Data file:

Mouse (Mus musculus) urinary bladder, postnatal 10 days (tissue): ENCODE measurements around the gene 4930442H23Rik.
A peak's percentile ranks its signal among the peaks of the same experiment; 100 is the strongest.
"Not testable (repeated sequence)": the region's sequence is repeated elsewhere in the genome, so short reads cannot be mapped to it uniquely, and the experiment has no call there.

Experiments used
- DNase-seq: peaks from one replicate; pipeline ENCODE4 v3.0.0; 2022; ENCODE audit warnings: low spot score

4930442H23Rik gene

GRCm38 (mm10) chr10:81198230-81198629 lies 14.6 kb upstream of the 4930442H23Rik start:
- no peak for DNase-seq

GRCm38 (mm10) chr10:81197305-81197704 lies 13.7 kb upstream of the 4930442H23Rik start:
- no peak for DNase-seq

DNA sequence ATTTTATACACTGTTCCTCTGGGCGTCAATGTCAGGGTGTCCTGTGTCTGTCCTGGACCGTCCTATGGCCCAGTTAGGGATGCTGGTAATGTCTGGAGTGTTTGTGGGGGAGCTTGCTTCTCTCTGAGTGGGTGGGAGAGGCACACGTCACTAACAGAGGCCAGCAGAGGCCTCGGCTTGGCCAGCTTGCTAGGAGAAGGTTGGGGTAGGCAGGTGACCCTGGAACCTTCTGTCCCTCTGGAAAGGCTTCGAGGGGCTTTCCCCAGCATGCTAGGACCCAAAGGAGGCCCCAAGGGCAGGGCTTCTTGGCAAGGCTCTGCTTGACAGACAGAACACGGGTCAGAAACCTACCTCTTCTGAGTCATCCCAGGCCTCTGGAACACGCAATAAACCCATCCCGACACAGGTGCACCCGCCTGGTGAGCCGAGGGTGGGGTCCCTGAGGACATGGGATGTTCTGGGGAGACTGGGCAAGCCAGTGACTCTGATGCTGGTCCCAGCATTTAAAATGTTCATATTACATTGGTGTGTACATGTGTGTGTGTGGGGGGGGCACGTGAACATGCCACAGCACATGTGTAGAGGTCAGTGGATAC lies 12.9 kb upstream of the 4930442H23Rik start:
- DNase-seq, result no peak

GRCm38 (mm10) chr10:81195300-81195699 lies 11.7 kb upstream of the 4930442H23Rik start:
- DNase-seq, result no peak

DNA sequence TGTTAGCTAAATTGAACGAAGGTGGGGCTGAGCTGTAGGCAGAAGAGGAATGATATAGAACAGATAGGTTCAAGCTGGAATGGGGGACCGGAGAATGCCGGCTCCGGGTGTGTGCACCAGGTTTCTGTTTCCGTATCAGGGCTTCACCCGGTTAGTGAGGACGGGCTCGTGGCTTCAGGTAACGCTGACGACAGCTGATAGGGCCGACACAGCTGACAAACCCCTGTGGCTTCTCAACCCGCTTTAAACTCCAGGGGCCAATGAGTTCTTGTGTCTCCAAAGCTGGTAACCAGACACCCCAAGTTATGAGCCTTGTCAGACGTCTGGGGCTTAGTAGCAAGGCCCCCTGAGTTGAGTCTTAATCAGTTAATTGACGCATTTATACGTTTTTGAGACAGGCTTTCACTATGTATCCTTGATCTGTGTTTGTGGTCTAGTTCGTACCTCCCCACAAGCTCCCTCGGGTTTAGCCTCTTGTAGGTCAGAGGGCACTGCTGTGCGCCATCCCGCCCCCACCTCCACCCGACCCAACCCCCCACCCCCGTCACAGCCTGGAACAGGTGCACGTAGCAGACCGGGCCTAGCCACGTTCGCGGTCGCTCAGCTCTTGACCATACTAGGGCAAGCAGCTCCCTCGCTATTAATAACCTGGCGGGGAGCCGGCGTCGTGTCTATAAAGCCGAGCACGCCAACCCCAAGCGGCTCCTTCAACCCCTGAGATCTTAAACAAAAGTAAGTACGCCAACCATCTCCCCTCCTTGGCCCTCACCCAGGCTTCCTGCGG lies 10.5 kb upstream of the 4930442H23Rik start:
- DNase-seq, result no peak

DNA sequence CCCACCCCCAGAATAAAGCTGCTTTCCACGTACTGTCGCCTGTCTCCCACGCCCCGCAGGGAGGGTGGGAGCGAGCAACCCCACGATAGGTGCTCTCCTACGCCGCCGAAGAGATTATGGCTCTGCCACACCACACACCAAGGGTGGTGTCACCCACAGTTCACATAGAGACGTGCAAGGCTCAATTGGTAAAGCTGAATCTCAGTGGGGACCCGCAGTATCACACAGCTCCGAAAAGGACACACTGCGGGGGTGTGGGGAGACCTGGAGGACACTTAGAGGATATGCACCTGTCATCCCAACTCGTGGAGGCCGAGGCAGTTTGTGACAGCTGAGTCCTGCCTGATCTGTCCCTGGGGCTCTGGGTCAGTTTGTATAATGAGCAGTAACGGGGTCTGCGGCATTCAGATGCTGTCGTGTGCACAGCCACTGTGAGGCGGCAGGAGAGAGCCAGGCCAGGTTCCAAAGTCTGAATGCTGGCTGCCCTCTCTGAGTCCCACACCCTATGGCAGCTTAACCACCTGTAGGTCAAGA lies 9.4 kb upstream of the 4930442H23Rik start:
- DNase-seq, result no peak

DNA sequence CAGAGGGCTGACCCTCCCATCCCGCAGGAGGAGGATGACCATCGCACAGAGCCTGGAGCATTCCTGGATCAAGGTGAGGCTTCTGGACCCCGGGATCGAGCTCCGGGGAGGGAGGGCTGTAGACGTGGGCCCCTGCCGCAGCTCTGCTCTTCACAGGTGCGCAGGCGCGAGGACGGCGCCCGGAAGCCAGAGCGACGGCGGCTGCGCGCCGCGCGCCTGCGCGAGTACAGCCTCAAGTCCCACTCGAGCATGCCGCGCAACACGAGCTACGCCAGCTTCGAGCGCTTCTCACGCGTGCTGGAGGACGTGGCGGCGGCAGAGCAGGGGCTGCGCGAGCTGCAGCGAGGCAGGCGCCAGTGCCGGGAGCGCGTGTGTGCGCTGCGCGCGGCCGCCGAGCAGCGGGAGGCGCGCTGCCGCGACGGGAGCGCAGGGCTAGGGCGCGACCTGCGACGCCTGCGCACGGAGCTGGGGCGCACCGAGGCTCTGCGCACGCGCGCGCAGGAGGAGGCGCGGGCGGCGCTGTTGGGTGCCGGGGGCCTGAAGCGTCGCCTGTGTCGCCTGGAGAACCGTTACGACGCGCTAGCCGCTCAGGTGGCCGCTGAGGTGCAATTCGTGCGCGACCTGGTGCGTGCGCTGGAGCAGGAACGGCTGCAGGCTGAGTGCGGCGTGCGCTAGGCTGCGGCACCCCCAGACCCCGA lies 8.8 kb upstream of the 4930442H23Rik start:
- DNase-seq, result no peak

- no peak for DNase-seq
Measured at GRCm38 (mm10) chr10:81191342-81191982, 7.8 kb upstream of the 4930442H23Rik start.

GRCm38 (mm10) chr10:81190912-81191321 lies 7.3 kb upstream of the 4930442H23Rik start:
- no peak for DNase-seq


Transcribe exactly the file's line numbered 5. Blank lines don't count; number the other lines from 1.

- DNase-seq: peaks from one replicate; pipeline ENCODE4 v3.0.0; 2022; ENCODE audit warnings: low spot score